Whilst constitutionally an election is not necessary, calls for one may be hard for the new Prime Minister to resist.
By Associate Professor Danny Rye, Liverpool Hope University
It is not unprecedented for party leaders to change in-between elections and for a new Prime Minister to be appointed mid-term. It is very unusual for that to happen twice in one Parliament. So as Rishi Sunak shakes the King’s hand, and officially takes office, there are already some questions over whether he and his government can sustain a sense of legitimacy. The opposition are loudly calling for an election, as you might expect given the polls, but so are some Conservative MPs and conservative-supporting journalists.
In constitutional terms, there is no case to answer. We elect parliaments, parties choose their leaders, the Prime Minister needs to command a majority in the House of Commons, which in practice means being the leader of the biggest party. There is no requirement for an election before the end of 2024.
Politically, the new PM will want to avoid an election for as long as possible. The Conservatives are consistently 20 to 30 points plus behind in the polls, and dissolving parliament now would be electoral suicide. Since the calling of an election is once again (following the abolition of the 2011 Fixed Term Parliaments Act) in the gift of the Prime Minister of the day, we can rule that out for now. Sunak will want to steady the ship, calm the turbulent party down and set a course that his MPs can get behind and that will reassure voters. That’s a big ask given the damage that has been done to the Tory brand in recent months, but some improvement may at least make an electoral wipe-out less likely.
However, whilst constitutionally an election is not necessary, and politically it is very unlikely, morally it may be harder to resist. There seems to be a growing mood amongst the public for a change, and Sunak will hope he can at least stall that. Nonetheless, the election question now looks to have become part of the story, and he will be asked that question again and again.
He will need a compelling answer as to why the public should not have their say yet. The need to address the immense challenges the nation faces economically, the energy crisis, the war in Ukraine, growing worker unrest and creaking public services may form part of that justification, but they are just as compelling a reason for a change of government.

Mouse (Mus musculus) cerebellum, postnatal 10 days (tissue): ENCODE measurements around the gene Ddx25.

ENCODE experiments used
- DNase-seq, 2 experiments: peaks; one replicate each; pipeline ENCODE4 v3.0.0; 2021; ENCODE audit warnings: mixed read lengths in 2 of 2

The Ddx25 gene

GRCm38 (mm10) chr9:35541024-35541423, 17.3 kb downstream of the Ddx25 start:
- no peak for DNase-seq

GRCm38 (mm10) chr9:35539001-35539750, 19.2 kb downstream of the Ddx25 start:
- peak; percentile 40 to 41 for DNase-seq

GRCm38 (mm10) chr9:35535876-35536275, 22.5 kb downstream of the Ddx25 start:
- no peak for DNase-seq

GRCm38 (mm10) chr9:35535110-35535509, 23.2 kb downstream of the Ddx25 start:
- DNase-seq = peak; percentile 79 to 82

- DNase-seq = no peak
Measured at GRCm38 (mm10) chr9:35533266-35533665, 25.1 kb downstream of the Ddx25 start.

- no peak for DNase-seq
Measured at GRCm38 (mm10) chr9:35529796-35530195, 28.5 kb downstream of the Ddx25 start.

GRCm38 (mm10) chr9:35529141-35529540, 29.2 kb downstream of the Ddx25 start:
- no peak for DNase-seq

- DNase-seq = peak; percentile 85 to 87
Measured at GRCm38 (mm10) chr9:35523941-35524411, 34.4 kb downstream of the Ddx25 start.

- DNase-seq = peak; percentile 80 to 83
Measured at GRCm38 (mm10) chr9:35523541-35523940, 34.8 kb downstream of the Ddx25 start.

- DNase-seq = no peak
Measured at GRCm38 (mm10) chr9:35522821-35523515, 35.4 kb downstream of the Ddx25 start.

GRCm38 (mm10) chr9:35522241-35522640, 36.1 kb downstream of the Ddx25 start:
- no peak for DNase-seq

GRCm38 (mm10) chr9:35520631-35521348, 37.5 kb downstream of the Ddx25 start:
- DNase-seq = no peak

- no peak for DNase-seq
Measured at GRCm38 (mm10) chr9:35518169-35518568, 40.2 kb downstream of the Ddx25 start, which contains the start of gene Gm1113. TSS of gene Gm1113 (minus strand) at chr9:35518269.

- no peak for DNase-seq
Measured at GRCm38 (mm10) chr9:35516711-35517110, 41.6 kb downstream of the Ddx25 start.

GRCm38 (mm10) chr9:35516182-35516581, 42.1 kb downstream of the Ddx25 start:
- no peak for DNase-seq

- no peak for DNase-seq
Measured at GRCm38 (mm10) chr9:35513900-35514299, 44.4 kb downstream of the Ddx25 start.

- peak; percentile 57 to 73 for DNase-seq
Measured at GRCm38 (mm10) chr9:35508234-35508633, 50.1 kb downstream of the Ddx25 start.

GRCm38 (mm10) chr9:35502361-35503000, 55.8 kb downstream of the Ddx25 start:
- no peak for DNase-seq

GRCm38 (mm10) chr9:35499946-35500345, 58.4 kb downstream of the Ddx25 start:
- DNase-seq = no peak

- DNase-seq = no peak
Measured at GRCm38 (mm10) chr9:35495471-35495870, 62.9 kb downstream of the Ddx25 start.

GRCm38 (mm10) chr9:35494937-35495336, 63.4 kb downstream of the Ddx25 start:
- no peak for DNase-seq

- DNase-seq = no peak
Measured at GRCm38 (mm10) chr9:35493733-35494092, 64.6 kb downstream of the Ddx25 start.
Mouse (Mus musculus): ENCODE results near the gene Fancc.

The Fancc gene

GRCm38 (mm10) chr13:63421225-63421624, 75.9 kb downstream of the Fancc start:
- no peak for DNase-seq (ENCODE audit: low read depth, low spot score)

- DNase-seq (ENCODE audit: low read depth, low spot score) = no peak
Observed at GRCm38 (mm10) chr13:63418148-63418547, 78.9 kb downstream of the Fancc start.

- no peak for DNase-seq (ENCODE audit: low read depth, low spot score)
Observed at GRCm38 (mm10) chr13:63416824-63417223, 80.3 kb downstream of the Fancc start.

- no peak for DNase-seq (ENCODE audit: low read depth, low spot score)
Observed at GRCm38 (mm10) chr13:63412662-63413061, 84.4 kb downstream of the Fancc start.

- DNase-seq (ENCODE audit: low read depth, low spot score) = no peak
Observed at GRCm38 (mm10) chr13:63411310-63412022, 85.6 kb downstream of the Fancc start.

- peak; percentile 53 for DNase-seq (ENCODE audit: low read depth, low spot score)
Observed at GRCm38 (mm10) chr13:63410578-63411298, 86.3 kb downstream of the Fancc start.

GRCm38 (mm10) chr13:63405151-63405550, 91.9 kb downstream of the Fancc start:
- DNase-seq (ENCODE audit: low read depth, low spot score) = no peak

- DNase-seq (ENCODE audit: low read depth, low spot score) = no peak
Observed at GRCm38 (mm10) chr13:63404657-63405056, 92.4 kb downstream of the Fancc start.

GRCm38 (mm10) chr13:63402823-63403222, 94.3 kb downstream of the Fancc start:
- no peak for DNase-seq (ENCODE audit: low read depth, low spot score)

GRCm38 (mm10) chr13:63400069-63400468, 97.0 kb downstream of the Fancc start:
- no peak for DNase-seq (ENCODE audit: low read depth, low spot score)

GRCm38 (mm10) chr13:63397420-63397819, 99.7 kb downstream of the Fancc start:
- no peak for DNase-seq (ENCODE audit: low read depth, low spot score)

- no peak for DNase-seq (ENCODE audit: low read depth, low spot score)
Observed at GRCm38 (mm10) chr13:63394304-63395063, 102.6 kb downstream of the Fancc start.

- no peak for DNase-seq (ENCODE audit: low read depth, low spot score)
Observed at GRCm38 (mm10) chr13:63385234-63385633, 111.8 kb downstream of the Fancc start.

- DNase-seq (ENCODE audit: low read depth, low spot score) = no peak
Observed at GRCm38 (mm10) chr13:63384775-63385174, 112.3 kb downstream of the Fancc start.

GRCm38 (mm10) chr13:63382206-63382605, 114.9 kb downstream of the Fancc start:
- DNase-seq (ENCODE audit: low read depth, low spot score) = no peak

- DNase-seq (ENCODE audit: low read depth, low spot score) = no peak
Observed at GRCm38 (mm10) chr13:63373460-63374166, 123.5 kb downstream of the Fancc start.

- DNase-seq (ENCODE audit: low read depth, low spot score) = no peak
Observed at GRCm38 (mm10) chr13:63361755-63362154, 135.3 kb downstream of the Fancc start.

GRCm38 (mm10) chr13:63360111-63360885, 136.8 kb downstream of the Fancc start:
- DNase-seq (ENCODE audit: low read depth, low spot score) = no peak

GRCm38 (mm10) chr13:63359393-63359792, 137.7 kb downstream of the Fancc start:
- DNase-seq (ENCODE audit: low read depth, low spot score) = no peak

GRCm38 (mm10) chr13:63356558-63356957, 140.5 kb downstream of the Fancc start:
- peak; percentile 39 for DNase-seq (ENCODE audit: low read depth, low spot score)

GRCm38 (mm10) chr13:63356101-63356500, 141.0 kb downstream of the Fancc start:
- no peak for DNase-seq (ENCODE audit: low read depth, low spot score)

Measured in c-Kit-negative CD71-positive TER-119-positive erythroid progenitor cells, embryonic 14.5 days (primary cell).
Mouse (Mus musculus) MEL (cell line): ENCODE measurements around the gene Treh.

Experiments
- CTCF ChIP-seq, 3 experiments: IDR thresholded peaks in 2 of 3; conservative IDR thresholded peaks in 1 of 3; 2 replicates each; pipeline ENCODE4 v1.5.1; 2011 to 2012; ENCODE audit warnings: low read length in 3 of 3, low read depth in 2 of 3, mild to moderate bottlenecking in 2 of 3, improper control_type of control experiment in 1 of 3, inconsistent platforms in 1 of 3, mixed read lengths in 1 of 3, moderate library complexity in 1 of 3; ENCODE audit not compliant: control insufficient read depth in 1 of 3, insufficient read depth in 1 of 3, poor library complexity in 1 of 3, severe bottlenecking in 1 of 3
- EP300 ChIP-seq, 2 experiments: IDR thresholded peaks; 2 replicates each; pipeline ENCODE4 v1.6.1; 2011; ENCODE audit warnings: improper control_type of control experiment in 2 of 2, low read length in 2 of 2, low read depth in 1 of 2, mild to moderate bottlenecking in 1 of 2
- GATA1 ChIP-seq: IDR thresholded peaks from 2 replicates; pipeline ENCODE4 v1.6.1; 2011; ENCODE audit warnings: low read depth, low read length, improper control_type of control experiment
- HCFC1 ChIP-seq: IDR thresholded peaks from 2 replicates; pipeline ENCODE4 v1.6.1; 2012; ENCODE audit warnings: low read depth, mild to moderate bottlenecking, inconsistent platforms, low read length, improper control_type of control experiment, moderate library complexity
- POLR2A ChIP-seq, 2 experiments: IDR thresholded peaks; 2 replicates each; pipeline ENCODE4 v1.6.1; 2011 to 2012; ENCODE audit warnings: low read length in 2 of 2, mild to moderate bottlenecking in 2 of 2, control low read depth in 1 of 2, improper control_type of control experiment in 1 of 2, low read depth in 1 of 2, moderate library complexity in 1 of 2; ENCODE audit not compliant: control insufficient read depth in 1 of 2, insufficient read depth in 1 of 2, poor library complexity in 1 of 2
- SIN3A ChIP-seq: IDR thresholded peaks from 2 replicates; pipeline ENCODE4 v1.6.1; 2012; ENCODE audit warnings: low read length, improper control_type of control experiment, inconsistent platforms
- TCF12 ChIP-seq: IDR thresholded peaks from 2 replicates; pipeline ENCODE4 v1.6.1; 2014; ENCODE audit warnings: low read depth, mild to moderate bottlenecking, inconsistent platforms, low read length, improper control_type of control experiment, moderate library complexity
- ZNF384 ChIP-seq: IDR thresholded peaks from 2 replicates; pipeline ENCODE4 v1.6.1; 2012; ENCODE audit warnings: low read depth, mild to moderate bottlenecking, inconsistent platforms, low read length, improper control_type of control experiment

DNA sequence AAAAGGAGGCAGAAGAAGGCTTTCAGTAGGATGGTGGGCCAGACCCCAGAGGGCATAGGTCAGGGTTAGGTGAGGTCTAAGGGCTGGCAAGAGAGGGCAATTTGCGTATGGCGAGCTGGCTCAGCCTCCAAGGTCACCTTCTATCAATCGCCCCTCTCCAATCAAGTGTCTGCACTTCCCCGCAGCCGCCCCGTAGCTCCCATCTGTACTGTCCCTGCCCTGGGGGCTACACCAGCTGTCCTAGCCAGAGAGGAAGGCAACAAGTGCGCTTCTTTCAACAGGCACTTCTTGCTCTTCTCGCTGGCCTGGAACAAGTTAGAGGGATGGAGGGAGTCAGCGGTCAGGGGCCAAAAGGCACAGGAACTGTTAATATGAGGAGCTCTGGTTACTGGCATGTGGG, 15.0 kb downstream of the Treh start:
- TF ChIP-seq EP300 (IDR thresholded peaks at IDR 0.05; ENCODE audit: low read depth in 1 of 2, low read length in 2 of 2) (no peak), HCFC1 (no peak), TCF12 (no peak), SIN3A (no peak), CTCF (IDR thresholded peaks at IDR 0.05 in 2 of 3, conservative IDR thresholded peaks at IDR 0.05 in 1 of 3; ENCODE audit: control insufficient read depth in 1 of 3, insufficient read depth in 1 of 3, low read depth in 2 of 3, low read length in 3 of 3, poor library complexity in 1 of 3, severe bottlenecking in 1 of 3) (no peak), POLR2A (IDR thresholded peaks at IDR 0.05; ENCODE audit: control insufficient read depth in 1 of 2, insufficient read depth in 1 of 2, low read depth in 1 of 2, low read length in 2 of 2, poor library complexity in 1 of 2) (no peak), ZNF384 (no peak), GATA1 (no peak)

One of the first lessons of politics that any student will learn is that divided parties don’t win elections. They struggle to govern either as the last few months have demonstrated. Despite a large majority in the House of Commons, the Conservatives seem paralysed by division. Therefore, a significant skill that the new Prime Minister will need is party management. To somehow persuade the party’s warring factions – the libertarians, the more interventionist red-wallers, the Thatcherites, the ‘One Nation types – to work together.
It is not impossible. James Callaghan, who also became PM mid-way through a Parliament in 1976, held together a badly divided Labour Party and governed for three years, in the midst of economic crisis and industrial unrest. Unlike Sunak, he didn’t have a majority in the House of Commons either. However, even under the well-liked and hugely experienced Callaghan, the party sank to defeat against a reinvigorated, united opposition in 1979.
If Sunak, a political neophyte by comparison with just seven years in the Commons, cannot persuade his fractious party to work together and to present plausible answers to these difficult questions then the argument for an election will become harder and harder to resist. Continuing division is likely to point towards eventual defeat.
That lesson will be ringing in the ears of the leader. But will his fractious MPs hear it?
Danny Rye Tweets from @dannyrye